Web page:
Lori Watt

​Associate Professor of History and of Global Studies
PhD, Columbia University
MA, Ochanomizu University, Tokyo
BA, Reed College
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    • Tuesdays
    • 1:30 PM - 3:30 PM in person
    • and by appointment
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    • MSC 1062-107-114
    • Washington University
    • One Brookings Drive
    • St. Louis, MO 63130-4899
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    ​Professor Watt specializes in Japanese history. In a current book project, she seeks to gain a better understanding of the Allied-managed population transfers throughout East Asia at the end of the World War II.


    When Empire Comes Home:  Repatriation and Reintegration in Postwar Japan.  Cambridge, MA:  Harvard University Asia Center, 2009


    "Embracing Defeat, Eliding Empire in Post-colonial Seoul, Autumn 1945." Journal of Asian Studies February 2015

    "A 'Great East Asian Meal' in Post-colonial Seoul, Autumn 1945." In Food and War in Mid-Twentieth-Century East Asia, ed. Katarzyna J. Cwiertka, 149-164.  Aldershot: Ashgate, 2013

    "Imperial Remnants:  the Repatriates in Postwar Japan," in Caroline Elkins and Susan Pedersen, eds., Settler Colonialism in the Twentieth Century:  Projects, Practices, Legacies.  New York:  Taylor and Francis, 2005, 243-255

    "Tôhoku Dôhô:  Haisengo Manshû ni okeru Nihonjin no sekai (The World of Japanese Refugees in Postwar Manchuria)."  Higashi Ajia Kindaishi March 2003, 87-97

    Book Projects

    The Allies and the Decolonization of the Japanese Empire seeks to gain a better understanding of the Allied-managed population transfers throughout East Asia at the end of the war, from the level of policy formulation in Washington to how displaced East Asians experienced the implementation of those policies on the ground.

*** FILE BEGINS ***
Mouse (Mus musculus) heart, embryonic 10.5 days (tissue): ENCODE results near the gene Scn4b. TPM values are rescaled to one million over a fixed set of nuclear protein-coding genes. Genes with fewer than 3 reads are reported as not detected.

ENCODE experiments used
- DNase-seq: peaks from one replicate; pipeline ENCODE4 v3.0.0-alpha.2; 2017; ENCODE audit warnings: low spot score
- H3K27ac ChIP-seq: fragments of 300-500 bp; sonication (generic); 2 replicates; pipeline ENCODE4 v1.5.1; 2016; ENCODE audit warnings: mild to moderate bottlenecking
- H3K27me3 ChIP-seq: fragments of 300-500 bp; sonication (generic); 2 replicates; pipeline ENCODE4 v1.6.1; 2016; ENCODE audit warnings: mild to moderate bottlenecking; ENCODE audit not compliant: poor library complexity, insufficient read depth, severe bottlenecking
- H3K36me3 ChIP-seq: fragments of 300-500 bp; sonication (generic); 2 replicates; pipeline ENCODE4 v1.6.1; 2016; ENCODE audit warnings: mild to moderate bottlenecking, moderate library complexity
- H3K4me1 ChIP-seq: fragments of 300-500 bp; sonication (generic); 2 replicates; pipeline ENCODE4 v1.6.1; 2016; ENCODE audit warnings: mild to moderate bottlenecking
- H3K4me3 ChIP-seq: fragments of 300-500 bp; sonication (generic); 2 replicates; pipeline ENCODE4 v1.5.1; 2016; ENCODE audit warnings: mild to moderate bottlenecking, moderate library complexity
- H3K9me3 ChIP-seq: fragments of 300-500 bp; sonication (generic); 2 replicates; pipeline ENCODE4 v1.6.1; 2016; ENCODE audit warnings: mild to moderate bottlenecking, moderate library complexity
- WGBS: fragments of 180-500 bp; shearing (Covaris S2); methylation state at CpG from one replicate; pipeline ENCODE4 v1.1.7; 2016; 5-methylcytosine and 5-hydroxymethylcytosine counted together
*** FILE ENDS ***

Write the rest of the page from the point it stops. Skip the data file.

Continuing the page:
The 'Ordinary Men' of Japan: the Takada 58th Infantry Regiment is a social history of a particular regiment of men, from their mobilization in Niigata in 1937 through the years of waging war in central China to defeat in Burma, and for survivors, across their postwar lives. This research seeks to understand how the men made sense of their histories as part of a larger effort in understanding the ramifications of Japan's war on China, 1937-1945

    When Empire Comes Home

    When Empire Comes Home

    Following the end of World War II in Asia, the Allied powers repatriated over six million Japanese nationals from colonies and battlefields throughout Asia and deported more than a million colonial subjects from Japan to their countries of origin. Lori Watt analyzes how the human remnants of empire, those who were moved and those who were left behind, served as sites of negotiation in the process of the jettisoning of the colonial project and in the creation of new national identities in Japan. Through an exploration of the creation and uses of the figure of the repatriate, in political, social, and cultural realms, this study addresses the question of what happens when empire comes home.